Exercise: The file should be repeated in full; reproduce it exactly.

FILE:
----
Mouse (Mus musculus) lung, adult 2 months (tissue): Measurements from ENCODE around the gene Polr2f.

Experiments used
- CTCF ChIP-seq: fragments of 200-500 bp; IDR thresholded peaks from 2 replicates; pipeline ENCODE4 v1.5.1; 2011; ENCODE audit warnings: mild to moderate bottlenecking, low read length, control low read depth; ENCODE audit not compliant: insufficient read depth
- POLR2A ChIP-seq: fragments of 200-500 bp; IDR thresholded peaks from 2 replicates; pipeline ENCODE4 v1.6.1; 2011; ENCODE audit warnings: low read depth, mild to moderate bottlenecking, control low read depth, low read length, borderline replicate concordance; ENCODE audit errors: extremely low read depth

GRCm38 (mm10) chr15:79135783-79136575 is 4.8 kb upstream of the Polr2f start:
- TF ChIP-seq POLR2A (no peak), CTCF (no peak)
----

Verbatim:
Mouse (Mus musculus) lung, adult 2 months (tissue): Measurements from ENCODE around the gene Polr2f.

Experiments used
- CTCF ChIP-seq: fragments of 200-500 bp; IDR thresholded peaks from 2 replicates; pipeline ENCODE4 v1.5.1; 2011; ENCODE audit warnings: mild to moderate bottlenecking, low read length, control low read depth; ENCODE audit not compliant: insufficient read depth
- POLR2A ChIP-seq: fragments of 200-500 bp; IDR thresholded peaks from 2 replicates; pipeline ENCODE4 v1.6.1; 2011; ENCODE audit warnings: low read depth, mild to moderate bottlenecking, control low read depth, low read length, borderline replicate concordance; ENCODE audit errors: extremely low read depth

GRCm38 (mm10) chr15:79135783-79136575 is 4.8 kb upstream of the Polr2f start:
- TF ChIP-seq POLR2A (no peak), CTCF (no peak)